(By the way, the only reason I was there in January was that when I called to make my six-month appointment--which should have been in November--they didn't have an appointment available for the next two months. But they told me at the time that it was just because of the holidays and that May would be wide open for appointments.)
So, you can guess where this is going, right? I called a month in advance and they STILL didn't have any appointments left until JUNE. JUNE. So then I said, OK, let me make my one-year appointment for June and then can I make an appointment sometime this month just for a fill? And they said no, even just for a fill it'll be the end of May.
But, they had an excuse. Their excuse is, my surgeon has left the practice. He's no longer affiliated with the hospital. He's moved to a new hospital where he will be setting up a brand new bariatric department. Which is actually kind of cool.
I actually knew that already, that he'd left, and at the time I didn't worry about it because I hadn't actually seen my surgeon since last May. I work exclusively with his physician's assistant, who was also present at my surgery and who does all my fills, and the practice's social worker and nutritionist (whom I've met a couple times each--once before the surgery, once at the three-month mark, and once at the six-month mark).
But what I didn't know was that my surgeon took his assistant with him. His assistant was my primary point of contact at the office and my primary source of care. She and I met about once a month for the first six months, and every 2-3 months since then. She knows me, and I know her. We're friendly, and she knows my whole history. She knows exactly where the port is on my band and how to do a fill for me quickly and painlessly. She knows my exercise routine and exactly what to recommend when I have questions. She's great.
So, I decided to follow my surgeon and physician's assistant to their new hospital. Really, I see no downsides to this. Here are the upsides that I see:
- I stick with the same main sources of care that I've had since my surgery.
- I don't have to wait two months to get an appointment for a fill that takes three minutes (or less) to do.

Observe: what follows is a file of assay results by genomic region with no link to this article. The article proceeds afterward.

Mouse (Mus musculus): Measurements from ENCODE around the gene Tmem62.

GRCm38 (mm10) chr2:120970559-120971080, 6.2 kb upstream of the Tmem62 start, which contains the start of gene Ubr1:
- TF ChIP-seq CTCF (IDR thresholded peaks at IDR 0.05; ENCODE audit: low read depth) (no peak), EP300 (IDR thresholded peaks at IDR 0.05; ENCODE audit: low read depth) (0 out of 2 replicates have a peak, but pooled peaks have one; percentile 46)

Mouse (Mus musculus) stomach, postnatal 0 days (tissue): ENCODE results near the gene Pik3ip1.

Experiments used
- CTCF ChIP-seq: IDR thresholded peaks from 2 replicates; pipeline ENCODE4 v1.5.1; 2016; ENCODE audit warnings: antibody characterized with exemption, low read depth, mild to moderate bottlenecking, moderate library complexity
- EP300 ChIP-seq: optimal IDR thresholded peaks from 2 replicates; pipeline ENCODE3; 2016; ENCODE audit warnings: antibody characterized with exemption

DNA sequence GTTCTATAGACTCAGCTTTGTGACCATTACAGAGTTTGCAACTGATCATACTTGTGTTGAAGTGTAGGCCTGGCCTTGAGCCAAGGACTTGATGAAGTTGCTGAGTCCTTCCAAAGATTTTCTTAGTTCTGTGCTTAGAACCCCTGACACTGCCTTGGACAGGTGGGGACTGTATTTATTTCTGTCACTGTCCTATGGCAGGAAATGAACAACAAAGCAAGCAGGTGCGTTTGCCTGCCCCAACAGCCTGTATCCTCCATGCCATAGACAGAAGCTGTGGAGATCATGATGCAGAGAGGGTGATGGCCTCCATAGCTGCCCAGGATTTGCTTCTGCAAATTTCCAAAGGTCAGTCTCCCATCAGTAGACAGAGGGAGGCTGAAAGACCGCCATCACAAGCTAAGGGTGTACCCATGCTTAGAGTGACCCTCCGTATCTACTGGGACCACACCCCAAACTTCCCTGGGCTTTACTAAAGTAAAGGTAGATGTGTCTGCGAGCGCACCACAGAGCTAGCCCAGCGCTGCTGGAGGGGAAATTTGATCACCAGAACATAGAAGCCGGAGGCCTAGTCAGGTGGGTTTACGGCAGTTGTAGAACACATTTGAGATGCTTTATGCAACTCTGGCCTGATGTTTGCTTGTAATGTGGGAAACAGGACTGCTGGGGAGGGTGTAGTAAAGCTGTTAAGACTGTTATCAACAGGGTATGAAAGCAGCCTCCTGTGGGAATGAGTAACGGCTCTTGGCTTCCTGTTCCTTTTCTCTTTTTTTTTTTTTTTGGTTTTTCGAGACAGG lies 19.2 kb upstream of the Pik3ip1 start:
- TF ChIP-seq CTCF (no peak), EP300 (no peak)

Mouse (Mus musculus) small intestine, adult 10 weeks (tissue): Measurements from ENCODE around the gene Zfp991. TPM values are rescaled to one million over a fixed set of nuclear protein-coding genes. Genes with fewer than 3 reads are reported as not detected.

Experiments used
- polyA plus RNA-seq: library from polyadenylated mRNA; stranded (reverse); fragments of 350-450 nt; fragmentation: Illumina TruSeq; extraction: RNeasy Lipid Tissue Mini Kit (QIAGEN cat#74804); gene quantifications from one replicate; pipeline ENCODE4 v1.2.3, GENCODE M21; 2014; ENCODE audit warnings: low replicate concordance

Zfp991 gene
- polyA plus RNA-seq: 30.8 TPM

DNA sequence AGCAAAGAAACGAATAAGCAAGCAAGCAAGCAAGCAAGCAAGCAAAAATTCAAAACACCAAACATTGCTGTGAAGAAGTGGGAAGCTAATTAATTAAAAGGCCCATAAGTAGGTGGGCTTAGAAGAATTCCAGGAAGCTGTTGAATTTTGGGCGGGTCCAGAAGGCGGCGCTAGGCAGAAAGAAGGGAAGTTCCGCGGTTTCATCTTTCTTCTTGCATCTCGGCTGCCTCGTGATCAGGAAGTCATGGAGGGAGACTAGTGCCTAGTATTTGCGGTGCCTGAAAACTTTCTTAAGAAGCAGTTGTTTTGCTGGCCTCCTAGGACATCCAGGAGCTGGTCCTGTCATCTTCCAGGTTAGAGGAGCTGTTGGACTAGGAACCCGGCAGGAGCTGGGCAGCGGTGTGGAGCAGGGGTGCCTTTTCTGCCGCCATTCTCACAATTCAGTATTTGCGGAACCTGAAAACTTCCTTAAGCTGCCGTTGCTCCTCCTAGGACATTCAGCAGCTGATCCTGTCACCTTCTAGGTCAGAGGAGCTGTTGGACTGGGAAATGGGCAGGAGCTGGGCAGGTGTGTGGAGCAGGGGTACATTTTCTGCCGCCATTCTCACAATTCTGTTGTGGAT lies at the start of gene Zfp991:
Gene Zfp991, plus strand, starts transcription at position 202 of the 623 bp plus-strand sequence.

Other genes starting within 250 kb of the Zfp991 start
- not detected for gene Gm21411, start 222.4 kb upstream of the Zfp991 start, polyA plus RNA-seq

- The new hospital is actually closer and more convenient to our house than the old hospital.
- Because I'll be one of a small number of patients in the practice, at least at the beginning, I have more direct access to the doctor himself with questions.
Then he told me, we're hoping to start accepting patients in early May but it's a slow process and I can't make promises. So, if you want a fill in the meantime I'd recommend that you go to the old office. And I told him that the old office had a two-month wait time just for a fill. And then he told me, OK, he'd set me up to come in for a fill even before he's officially opened up his practice. And since he hasn't received his insurance approval yet, and can't delay billing, he'll just do it for free. (Normally, fills cost a $30 "specialist" co-pay, or, if your insurance doesn't cover it, it's a $50 "self-pay" rate.)
So, yeah. Basically, he is awesome, and this is working out really well. A free fill! A $30 value! (Not to mention the reimbursement he's not going to get from my insurance company for the rest of the cost of the fill.) Direct access to the doctor himself! No wait times! A much shorter drive!
The only thing I can think of that is even a slight negative is switching social workers and nutritionists, but I only meet with them once a year from here on out and I'm sure the people at the new practice will be great anyway.
So basically: win win WIN. Happy Friday!